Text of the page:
Advice from the AA: how to be safe on the road these holidays

With the festive season holidays around the corner, many South Africans are looking forward to their much-deserved vacations. With this in mind, the Automobile Association (AA) urges all drivers to consider the road and weather conditions of the route they will be using, as well as at their destinations.

001-off-my-wheelsBrian Joss – “Weather patterns across the country change from province to province and severe heat or wet conditions may be experienced in parts of South Africa. If you have been driving for a long time, in the heat, this may have an impact on your overall mood, and may make you tired, irritable, and quick-tempered. It is critical that you rest and relax before continuing your journey to avoid being a situation where you ‘snap’,” the AA warned.

Keep your cool: don’t get hot under the collar in traffic. *Picture: Quickpic
Keep your cool: don’t get hot under the collar in traffic. *Picture: Quickpic

The Association added that the heat was especially dangerous for children and pets. It noted that neither should be left alone in locked cars with the windows up as this could lead to serious medical problems. Children and pets should also be given water on the journey to ensure they are properly hydrated. Regular stops to give children and pets a chance to stretch their legs and get fresh air are also vital.

Along with this, the AA urged drivers to remember that children need to be protected in car seats, and that pets should be properly housed in crates for the journey.

The Association also advised motorists to:

Plan your route. Check the conditions of the road and the weather on your planned route and make sure that it is still safe to use. Planning ahead will also help you plan accommodation for overnight stay if your need it.

Sleep the night before leaving. Having a good night’s rest before you hit the road will put you in the right frame of mind to tackle the long journey. Driving while you are tired or weary is dangerous not only for you and your family, but other road users.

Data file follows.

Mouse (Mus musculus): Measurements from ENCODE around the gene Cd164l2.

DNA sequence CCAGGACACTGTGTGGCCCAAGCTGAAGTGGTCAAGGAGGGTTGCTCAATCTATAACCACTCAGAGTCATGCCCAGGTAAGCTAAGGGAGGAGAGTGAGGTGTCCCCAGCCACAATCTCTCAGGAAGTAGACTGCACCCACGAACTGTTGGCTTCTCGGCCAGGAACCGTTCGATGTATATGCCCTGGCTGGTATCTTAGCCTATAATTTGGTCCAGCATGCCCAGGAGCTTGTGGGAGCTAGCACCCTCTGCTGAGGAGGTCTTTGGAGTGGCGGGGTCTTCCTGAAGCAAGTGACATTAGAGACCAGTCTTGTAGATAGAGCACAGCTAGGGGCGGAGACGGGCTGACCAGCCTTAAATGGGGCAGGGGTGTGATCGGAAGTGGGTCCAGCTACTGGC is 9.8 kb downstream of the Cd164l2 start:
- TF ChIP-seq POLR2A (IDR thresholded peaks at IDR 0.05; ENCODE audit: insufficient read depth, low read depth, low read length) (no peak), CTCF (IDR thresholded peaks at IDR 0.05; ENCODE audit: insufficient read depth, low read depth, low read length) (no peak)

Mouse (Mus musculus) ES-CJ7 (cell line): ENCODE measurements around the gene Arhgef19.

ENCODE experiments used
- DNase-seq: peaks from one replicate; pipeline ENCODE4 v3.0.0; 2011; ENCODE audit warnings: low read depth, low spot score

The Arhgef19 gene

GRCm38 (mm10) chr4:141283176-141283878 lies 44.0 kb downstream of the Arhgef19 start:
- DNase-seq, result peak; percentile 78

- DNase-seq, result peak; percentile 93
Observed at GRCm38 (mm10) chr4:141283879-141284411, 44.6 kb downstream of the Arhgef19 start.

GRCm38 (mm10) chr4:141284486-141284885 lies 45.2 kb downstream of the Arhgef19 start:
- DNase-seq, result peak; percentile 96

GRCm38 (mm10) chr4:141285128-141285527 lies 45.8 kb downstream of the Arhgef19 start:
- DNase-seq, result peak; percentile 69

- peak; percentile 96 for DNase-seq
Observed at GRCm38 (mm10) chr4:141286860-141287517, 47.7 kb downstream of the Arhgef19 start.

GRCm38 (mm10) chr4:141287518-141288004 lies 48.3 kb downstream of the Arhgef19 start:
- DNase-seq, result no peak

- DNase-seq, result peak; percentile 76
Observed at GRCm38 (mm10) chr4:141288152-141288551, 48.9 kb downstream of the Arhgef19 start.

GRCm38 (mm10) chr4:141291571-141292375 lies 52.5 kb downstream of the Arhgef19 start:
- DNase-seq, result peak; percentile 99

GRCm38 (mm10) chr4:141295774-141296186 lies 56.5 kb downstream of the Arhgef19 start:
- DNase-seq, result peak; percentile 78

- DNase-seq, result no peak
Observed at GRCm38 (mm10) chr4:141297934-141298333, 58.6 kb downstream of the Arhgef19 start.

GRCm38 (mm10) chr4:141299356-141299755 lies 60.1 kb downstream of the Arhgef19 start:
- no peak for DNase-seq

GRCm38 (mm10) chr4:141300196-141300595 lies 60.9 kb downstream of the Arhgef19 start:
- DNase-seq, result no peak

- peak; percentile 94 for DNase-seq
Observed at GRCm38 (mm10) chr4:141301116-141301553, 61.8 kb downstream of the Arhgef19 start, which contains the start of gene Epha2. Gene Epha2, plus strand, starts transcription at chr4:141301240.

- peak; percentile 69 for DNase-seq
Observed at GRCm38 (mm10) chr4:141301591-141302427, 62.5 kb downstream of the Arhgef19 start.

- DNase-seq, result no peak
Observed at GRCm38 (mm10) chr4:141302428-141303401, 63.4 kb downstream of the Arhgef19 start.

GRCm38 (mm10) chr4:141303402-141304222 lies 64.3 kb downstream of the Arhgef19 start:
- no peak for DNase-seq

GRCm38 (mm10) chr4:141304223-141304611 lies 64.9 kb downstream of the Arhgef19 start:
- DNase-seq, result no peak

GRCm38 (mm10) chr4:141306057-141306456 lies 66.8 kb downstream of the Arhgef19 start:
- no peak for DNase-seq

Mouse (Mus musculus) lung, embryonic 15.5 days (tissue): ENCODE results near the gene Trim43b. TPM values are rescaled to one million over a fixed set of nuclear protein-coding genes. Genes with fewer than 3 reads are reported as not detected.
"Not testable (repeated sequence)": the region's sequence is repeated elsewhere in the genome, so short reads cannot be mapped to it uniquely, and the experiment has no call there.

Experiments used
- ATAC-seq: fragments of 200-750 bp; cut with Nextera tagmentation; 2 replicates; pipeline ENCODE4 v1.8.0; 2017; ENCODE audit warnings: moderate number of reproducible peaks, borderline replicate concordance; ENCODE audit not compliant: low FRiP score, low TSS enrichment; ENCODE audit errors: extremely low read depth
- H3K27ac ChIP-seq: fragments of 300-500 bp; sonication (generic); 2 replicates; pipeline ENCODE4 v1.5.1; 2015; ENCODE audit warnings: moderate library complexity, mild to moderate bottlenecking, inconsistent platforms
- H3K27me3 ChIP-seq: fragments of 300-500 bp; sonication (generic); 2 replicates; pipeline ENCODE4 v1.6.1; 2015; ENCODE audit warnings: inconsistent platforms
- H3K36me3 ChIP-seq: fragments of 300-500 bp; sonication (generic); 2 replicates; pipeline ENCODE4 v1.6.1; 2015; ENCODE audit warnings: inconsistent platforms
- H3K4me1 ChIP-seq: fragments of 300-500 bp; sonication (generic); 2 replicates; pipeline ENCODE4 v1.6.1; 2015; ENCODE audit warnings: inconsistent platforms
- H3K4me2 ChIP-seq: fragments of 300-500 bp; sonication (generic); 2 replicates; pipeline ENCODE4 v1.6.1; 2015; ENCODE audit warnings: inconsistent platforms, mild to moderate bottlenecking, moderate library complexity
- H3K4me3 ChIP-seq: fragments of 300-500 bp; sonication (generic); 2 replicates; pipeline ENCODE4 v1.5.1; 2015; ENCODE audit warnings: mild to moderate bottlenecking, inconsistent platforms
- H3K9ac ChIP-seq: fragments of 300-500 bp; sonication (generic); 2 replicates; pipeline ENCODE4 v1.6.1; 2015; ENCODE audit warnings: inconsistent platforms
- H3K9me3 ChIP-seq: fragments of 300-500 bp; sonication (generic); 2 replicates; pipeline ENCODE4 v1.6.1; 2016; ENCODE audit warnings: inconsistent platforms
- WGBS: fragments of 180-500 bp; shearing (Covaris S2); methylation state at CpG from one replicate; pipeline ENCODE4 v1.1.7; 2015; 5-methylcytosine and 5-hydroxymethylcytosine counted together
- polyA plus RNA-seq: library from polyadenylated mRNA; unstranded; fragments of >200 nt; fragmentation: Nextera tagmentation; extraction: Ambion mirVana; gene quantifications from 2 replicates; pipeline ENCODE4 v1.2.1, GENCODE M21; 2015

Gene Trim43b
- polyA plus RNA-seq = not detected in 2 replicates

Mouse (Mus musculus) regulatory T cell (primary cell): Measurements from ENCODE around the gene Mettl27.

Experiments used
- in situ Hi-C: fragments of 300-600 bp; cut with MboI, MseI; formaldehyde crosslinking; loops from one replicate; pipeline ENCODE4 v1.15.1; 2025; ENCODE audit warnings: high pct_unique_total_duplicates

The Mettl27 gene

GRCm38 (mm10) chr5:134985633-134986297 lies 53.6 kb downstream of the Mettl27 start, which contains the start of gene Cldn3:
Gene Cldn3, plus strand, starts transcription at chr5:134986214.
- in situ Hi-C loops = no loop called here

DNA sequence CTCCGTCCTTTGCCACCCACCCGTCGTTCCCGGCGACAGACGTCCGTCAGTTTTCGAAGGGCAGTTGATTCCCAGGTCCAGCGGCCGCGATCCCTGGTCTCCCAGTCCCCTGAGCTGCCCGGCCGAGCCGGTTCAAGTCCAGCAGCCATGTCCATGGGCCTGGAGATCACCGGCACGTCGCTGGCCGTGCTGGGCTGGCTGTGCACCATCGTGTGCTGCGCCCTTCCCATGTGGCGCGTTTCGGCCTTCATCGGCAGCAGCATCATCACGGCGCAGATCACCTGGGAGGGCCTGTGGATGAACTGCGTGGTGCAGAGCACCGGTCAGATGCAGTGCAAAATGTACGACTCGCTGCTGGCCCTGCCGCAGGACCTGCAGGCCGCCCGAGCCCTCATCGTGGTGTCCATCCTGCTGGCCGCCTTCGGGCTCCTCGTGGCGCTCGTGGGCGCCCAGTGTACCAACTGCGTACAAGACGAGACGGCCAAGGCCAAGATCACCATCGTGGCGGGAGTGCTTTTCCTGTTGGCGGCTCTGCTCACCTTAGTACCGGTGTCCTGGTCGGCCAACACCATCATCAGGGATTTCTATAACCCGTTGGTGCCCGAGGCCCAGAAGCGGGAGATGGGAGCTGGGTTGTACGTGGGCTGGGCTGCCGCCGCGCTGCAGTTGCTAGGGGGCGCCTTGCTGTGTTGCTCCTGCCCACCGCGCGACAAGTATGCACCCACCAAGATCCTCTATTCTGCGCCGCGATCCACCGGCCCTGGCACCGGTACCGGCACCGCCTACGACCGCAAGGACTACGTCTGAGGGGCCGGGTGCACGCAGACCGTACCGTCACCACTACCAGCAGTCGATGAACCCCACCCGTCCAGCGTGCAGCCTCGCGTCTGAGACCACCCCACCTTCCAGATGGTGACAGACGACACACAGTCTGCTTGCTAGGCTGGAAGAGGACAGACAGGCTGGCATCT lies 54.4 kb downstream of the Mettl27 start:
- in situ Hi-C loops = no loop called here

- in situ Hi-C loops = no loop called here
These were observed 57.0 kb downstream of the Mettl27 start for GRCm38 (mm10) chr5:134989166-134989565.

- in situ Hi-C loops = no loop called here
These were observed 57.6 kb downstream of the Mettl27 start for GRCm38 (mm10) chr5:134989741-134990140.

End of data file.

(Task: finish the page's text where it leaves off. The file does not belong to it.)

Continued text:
Stop and rest every two hours or every 200 kilometres, and rest for at least 15 minutes. This will allow you to refresh and refocus for the rest of the journey.

If possible, share the driving workload. If there is another licensed driver in the car, let them drive for some of the journey. This will take your mind off the road and give you some time to mentally recharge.

Don’t rush. Leave enough time to get to your destination in good time. Speeding is against the law and dangerous. Arrive at your destination in one piece, rather than not at all.

Dress comfortably for the car. Wear clothes that allow for freedom of movement, and which are comfortable. Apply sunblock if necessary because your arms and legs may be exposed to the sun, even if you aren’t aware of it.

Drink lots of water. Staying hydrated is extremely important, especially if it is hot.

Open your windows. Even if your car is equipped with an air conditioner, open the windows every now and again to let fresh air in.

The Association warned: Obey the rules of the road – they are meant for everyone and are there for a reason.

Wear your seatbelt and ensure all passengers – including children – are also properly buckled up.

Don’t be distracted. Talking or texting on a cellphone, or constantly turning around to interact with passengers on the back seat are all extreme dangerous as they are taking your focus away from the road. Pay attention to your own, and other drivers’ behaviour. Don’t drink and drive. Alcohol and driving do not mix, it’s as simple as that.

Be courteous to other drivers and respect their right to also use the road.

Check your tyres. Bald or worn tyres can be deadly. Check your tyres for wear and for correct inflation. Don’t forget to also check the spare.

“More and more people will be on the roads over the festive period so it is critical that motorists are calm and prepared for the road. It is also important that drivers appreciate the fact that their actions have an impact on others,” the AA concluded.

*Picture posed.

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